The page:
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Better Hearing & Speech Month Puts Spotlight on Early Need for Speech Therapy

When you sit down with Katie Antinoro, a Speech Language Pathologist at Rochester Hearing & Speech Center, her love for working with her co-workers becomes obvious. By co-workers, she is jokingly referring to the two-and-a-half to five year-old children who she considers herself lucky to have spent her days with. “They’re who I’ve always interacted with,” she explains. Now as the Manager of Preschool Special Education Evaluations, her joy for this hard but rewarding work is what has kept her here at RHSC for almost 20 years. Antinoro now does evaluations, manages the RHSC evaluation team, attends Preschool Special Education meetings with school districts and continues to do some therapy.

The need for Speech Language Therapy children under 5 years old is often overlooked, and it's sometimes not until preschool or later that children are identified as needing or are able to get this service. However, this age is when they are most ready to learn language and begin to express their wants and needs. According to Antinoro, “in addition to being an appropriate time for their brain development, this is when children need to reach expected communication milestones to prepare for preschool and kindergarten.”

A teacher working with a young student
Katie Antinoro working with one of the children in our Early Intervention Developmental Groups.

A common misunderstanding is what Speech-Language Therapy focuses on. It is often believed to be only about articulation and producing sounds correctly, when in reality, children are being taught to understand language, follow directions, use more vocabulary, put sentences together and express themselves, allowing them to interact with those around them and experience less frustration. Part of the challenge for pediatric SLPs is to make the work feel more like play to effectively help children to build these crucial skills. There is a lot of paperwork and prep work with this job, and setting goals when working with children is essential.

For those children who are not able to express themselves verbally, therapists may start with teaching them to sign, which is easier than using their lips and voice at a young age. They are taught functional signs, such as “more,” “help” and “eat” which act as a bridge between not communicating and using words.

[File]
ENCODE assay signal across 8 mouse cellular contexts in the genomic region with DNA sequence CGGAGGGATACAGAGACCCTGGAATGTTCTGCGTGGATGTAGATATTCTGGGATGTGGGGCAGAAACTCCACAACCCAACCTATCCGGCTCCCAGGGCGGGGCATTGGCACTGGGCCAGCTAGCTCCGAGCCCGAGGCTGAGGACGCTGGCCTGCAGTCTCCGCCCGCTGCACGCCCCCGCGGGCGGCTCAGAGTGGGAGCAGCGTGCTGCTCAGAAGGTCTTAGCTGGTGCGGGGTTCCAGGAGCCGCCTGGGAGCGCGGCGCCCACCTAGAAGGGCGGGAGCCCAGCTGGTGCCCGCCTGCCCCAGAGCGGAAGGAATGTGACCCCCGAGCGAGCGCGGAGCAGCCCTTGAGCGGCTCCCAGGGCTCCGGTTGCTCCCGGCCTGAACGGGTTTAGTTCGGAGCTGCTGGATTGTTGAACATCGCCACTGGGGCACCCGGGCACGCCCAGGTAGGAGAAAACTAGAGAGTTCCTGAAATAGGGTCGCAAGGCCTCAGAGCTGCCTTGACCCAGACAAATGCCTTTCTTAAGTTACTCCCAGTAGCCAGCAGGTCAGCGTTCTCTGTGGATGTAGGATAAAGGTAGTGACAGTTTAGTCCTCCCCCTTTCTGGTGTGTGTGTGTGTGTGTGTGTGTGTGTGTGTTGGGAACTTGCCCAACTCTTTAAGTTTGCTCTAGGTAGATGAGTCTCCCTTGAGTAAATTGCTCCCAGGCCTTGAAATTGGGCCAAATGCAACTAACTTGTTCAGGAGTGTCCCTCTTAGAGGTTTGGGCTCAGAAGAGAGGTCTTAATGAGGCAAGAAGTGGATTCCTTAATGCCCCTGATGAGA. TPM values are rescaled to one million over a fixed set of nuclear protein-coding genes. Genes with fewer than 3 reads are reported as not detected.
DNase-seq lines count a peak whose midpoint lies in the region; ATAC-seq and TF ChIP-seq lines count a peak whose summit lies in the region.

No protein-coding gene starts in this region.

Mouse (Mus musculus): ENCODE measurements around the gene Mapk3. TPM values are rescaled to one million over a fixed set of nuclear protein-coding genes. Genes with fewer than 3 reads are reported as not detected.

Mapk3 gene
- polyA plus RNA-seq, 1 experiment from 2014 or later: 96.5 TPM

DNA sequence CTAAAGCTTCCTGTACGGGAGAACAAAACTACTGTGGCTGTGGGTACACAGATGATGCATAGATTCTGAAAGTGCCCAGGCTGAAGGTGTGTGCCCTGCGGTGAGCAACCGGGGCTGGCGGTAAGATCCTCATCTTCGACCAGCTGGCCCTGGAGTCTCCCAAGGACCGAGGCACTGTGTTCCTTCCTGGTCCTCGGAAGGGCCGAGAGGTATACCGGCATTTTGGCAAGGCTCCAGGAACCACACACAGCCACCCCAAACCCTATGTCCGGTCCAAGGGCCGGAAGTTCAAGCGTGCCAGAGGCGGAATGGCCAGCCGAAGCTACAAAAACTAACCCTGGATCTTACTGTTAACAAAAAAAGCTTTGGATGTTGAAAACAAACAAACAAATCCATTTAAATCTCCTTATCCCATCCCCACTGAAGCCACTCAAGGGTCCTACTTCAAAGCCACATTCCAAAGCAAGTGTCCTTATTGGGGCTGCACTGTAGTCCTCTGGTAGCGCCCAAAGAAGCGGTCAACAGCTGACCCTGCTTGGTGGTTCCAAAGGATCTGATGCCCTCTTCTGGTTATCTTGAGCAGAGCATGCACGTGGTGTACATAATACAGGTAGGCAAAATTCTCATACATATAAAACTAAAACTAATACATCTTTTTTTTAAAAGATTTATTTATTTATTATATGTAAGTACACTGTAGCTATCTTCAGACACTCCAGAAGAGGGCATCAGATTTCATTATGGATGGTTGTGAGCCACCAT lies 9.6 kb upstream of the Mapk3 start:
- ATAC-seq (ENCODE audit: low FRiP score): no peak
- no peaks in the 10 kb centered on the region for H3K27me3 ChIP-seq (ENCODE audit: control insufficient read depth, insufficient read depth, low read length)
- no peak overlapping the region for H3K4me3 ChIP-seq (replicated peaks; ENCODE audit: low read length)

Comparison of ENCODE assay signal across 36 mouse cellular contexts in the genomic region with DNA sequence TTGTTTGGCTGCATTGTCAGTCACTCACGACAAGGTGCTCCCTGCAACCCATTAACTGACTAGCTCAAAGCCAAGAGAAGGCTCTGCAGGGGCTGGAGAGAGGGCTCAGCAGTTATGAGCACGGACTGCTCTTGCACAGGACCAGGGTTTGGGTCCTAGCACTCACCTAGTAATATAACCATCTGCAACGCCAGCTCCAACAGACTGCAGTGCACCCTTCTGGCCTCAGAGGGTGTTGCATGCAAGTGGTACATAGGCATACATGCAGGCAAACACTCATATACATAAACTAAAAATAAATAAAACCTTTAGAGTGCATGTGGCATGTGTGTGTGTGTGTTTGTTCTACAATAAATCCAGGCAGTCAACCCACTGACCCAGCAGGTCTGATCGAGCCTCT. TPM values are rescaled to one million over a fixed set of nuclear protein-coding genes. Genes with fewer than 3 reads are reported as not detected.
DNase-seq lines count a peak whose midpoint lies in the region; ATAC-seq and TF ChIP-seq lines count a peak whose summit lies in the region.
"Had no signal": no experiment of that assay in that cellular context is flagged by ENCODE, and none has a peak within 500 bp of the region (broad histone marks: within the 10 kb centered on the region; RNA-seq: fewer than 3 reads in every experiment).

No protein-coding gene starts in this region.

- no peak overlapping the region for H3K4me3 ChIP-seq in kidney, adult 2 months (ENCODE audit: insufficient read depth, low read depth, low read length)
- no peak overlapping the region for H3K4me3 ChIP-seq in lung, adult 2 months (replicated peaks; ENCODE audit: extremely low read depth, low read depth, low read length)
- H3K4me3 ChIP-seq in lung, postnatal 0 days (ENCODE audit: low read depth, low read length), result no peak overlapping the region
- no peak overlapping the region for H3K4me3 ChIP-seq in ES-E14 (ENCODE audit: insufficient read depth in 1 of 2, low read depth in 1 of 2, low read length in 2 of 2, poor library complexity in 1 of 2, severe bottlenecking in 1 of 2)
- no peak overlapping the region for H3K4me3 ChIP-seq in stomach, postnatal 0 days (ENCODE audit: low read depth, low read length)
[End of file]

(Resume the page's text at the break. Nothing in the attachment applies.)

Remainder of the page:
A teacher using sign language with a young student
Signing is an effective way to communicate a child's wants and needs

Antinoro has always known she wanted to do this kind of work with kids. Those moments when she gets to witness the children she works with verbally identify “mommy” or “daddy” stay with her, and she loves the difference she is making with that entire family. Her advice to someone thinking about becoming a Speech Language Pathologist is that it is “very challenging, hard work but rewarding."


One of the best things she likes about her job are the connections and relationships made with her clients and their families. “I remember a lot of my clients for years!,” she remarks. “SLPs in general, including me for sure, are always truly excited to see what their clients can do or say, and we love watching what these children can accomplish through their communication!”

In addition to Speech-Language, RHSC provides Educational and Clinical Services including Occupational Therapy, Physical Therapy, Special Education and Early Intervention Services for children from birth through age five. Learn more by visiting our website!


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